He sees no changes for the past 20 years looking at the legal practice: "nothing has changed". This necessarily leads to the fact that nothing significant could change even for manufacturers. Thus, the manufacturers have not reduced the number of warning labels or stopped warning against intended use. Contrarily, Dorigo Jones even surmises that some manufacturers support him in protesting against the judicial system by maintaining the attention of consumers through extra funny warning labels and thus wanting to refer to the absurd legal practice.


Selection of warning labels 1997-2015

  • Foldable children’s stroller: Remove child before folding
  • Tractor: Avoid Death
  • Toilet seat for installation on an off-roading vehicle: Not for use on moving vehicles
  • Sun shield that covers the entire front screen of the vehicle: Do not drive with sunshield in place
  • Hair dryer: Never use hair dryer while sleeping
  • Toner cartridge: Do not eat toner
  • Iron: Never iron clothes while they are being worn
  • Toilet bowl: Recycled flush water, unsafe for drinking
  • Kitchen knife: Never try to catch a falling knife
  • Shoe carton with slippers: Do not eat
  • DVD Player: Do not swing from the product or pull it
  • Dog food consisting of ox penis: Not for human consumption
  • Paper serviette with a water landscape: Caution: Not to be used for navigation

Inf. 01: A selection of warning labels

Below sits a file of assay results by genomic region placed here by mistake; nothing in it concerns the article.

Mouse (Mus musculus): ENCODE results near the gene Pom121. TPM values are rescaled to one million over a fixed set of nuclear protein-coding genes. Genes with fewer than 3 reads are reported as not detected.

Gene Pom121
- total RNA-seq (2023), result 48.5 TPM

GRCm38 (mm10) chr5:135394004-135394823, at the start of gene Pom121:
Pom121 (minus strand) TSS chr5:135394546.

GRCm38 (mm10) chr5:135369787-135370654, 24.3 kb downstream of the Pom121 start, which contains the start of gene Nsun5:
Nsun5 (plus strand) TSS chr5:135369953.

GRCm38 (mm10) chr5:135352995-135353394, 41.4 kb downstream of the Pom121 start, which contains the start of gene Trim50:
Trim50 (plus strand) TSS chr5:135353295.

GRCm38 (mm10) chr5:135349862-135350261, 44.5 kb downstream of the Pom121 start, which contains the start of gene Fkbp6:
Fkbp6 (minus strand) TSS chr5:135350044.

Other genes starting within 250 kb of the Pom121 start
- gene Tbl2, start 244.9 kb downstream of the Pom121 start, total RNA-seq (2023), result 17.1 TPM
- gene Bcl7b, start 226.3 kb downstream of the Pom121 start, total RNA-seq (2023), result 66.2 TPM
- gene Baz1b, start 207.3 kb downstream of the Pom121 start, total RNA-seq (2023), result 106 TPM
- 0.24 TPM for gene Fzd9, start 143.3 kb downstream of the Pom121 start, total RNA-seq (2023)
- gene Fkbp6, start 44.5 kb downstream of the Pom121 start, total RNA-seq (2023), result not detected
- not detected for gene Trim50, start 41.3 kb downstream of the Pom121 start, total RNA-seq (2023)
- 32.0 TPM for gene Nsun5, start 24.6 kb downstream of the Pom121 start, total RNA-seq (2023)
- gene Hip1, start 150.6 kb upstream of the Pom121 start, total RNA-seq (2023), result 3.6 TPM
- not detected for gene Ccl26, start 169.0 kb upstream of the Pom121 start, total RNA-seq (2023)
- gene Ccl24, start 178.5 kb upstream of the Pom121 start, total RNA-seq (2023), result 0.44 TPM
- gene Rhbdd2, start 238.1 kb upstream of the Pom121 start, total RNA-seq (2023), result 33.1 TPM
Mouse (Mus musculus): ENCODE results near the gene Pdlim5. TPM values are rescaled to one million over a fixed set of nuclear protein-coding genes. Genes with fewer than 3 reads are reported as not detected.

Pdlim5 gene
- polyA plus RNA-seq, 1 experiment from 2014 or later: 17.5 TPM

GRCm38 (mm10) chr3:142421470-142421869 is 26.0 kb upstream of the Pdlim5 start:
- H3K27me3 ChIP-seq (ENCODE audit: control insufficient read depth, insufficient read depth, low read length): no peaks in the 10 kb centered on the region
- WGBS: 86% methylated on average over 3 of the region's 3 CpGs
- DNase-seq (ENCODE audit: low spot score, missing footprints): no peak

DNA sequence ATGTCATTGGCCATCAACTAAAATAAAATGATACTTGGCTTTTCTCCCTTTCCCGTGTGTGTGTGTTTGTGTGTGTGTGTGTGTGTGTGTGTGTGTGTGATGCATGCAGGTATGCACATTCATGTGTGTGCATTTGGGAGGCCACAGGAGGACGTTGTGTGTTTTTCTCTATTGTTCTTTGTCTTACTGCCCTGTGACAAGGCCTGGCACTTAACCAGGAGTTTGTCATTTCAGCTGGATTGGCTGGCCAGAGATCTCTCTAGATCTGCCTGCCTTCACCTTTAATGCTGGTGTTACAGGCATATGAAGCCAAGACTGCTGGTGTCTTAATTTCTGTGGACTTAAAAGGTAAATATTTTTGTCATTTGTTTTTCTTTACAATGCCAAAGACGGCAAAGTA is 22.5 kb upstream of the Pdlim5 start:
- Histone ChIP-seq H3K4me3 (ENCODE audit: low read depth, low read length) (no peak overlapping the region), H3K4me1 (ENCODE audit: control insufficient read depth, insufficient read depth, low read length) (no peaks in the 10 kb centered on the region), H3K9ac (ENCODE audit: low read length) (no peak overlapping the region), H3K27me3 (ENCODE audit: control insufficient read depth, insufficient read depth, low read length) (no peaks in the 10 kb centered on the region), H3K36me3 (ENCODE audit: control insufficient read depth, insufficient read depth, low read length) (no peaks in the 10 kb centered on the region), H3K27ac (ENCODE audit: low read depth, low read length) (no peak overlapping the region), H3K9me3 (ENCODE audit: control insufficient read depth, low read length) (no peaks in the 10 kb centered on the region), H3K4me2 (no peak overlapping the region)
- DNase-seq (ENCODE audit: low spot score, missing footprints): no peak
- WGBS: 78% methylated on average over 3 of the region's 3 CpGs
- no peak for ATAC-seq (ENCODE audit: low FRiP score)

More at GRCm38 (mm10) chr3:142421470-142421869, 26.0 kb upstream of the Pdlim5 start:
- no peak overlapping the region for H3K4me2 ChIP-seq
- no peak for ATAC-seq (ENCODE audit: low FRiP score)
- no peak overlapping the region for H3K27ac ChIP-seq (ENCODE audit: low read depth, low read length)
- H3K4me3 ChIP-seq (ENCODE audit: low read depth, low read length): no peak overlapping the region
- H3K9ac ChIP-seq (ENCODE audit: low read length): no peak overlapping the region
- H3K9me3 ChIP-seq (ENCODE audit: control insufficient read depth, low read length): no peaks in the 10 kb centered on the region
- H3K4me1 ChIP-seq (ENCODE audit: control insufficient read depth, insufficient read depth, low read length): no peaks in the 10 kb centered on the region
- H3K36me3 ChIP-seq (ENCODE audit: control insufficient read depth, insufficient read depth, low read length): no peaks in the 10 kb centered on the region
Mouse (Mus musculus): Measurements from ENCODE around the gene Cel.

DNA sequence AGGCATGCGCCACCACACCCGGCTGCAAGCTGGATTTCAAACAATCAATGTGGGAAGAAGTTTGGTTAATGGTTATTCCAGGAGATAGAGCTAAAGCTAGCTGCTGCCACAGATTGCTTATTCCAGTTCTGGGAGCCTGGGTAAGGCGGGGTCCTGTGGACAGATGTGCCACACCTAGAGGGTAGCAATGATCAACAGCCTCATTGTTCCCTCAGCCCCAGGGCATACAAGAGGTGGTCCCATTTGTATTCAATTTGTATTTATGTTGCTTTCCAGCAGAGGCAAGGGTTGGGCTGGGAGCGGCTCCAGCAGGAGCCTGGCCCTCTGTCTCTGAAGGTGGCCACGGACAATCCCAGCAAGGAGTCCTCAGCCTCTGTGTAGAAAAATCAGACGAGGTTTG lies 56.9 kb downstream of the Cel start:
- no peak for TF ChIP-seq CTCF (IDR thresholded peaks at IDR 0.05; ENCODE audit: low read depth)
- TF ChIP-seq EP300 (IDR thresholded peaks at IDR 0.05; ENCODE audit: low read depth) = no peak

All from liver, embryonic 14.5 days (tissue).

Source: Marita Tjarks-Sobhan

And so it continues

The competition continues to be popular in the USA, as indicated by many signs. Dorigo Jones mentions the unabating number of submitted examples and the continued active interest of the media. What is more convincing is that something like a cult warning label is emerging: A collection of dumb warning labels appeared in 2007 under the heading "Remove Child Before Folding" [4]. The title referred to a "Baby Stroller", a stroller that can be folded.

Nine years later, such a baby stroller can be seen in the Walt Disney sequel of Finding Nemo – "Finding Dorie" – including the warning label. A coincidence? Definitely not, because the warning label was "lovingly" customized in terms of language in the film. Since an octopus and the heroine of the film, Dorie (in glass container) sit in the stroller in the animated film, the warning label can be read there correspondingly as: “Remove Occupant Before Folding”. An end to the Wacky Warning Labels Contest is therefore hardly in sight – and thus America, according to Dorigo Jones, continues to be “the most lawsuit-happy society on earth”.

Awards for crazy lawsuits